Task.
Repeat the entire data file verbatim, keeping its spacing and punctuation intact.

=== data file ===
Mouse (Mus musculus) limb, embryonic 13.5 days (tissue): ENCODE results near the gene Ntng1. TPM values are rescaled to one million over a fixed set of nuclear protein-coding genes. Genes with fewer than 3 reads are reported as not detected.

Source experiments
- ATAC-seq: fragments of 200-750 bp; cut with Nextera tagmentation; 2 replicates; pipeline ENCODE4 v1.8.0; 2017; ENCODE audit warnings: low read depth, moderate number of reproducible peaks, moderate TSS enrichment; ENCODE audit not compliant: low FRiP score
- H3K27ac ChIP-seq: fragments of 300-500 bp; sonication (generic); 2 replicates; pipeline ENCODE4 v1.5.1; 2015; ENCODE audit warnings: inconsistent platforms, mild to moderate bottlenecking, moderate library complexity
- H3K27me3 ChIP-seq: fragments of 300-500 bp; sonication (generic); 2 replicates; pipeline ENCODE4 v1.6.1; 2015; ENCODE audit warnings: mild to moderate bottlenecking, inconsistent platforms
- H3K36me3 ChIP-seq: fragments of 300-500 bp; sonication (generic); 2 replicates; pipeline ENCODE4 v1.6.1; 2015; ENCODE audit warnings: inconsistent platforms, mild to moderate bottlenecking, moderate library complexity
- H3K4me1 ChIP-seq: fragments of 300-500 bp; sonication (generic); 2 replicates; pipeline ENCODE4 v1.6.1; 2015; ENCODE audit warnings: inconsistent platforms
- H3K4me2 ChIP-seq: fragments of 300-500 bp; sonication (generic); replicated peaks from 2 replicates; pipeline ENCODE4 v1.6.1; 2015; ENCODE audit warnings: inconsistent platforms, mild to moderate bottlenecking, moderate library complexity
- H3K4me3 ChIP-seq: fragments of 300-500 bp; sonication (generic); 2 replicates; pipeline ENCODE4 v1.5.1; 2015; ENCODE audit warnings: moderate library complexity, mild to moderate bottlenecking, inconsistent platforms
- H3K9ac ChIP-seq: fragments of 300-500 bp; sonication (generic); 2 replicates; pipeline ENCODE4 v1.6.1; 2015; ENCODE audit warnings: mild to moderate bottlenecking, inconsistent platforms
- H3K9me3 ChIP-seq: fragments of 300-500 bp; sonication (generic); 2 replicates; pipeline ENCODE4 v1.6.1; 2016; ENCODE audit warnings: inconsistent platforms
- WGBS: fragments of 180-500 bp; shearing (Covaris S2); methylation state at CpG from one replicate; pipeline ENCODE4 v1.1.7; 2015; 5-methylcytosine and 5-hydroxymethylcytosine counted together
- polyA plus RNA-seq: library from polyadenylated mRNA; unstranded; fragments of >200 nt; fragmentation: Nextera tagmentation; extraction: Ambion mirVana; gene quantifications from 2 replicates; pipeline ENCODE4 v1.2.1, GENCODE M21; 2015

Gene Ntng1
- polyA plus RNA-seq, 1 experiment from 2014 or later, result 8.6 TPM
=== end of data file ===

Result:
Mouse (Mus musculus) limb, embryonic 13.5 days (tissue): ENCODE results near the gene Ntng1. TPM values are rescaled to one million over a fixed set of nuclear protein-coding genes. Genes with fewer than 3 reads are reported as not detected.

Source experiments
- ATAC-seq: fragments of 200-750 bp; cut with Nextera tagmentation; 2 replicates; pipeline ENCODE4 v1.8.0; 2017; ENCODE audit warnings: low read depth, moderate number of reproducible peaks, moderate TSS enrichment; ENCODE audit not compliant: low FRiP score
- H3K27ac ChIP-seq: fragments of 300-500 bp; sonication (generic); 2 replicates; pipeline ENCODE4 v1.5.1; 2015; ENCODE audit warnings: inconsistent platforms, mild to moderate bottlenecking, moderate library complexity
- H3K27me3 ChIP-seq: fragments of 300-500 bp; sonication (generic); 2 replicates; pipeline ENCODE4 v1.6.1; 2015; ENCODE audit warnings: mild to moderate bottlenecking, inconsistent platforms
- H3K36me3 ChIP-seq: fragments of 300-500 bp; sonication (generic); 2 replicates; pipeline ENCODE4 v1.6.1; 2015; ENCODE audit warnings: inconsistent platforms, mild to moderate bottlenecking, moderate library complexity
- H3K4me1 ChIP-seq: fragments of 300-500 bp; sonication (generic); 2 replicates; pipeline ENCODE4 v1.6.1; 2015; ENCODE audit warnings: inconsistent platforms
- H3K4me2 ChIP-seq: fragments of 300-500 bp; sonication (generic); replicated peaks from 2 replicates; pipeline ENCODE4 v1.6.1; 2015; ENCODE audit warnings: inconsistent platforms, mild to moderate bottlenecking, moderate library complexity
- H3K4me3 ChIP-seq: fragments of 300-500 bp; sonication (generic); 2 replicates; pipeline ENCODE4 v1.5.1; 2015; ENCODE audit warnings: moderate library complexity, mild to moderate bottlenecking, inconsistent platforms
- H3K9ac ChIP-seq: fragments of 300-500 bp; sonication (generic); 2 replicates; pipeline ENCODE4 v1.6.1; 2015; ENCODE audit warnings: mild to moderate bottlenecking, inconsistent platforms
- H3K9me3 ChIP-seq: fragments of 300-500 bp; sonication (generic); 2 replicates; pipeline ENCODE4 v1.6.1; 2016; ENCODE audit warnings: inconsistent platforms
- WGBS: fragments of 180-500 bp; shearing (Covaris S2); methylation state at CpG from one replicate; pipeline ENCODE4 v1.1.7; 2015; 5-methylcytosine and 5-hydroxymethylcytosine counted together
- polyA plus RNA-seq: library from polyadenylated mRNA; unstranded; fragments of >200 nt; fragmentation: Nextera tagmentation; extraction: Ambion mirVana; gene quantifications from 2 replicates; pipeline ENCODE4 v1.2.1, GENCODE M21; 2015

Gene Ntng1
- polyA plus RNA-seq, 1 experiment from 2014 or later, result 8.6 TPM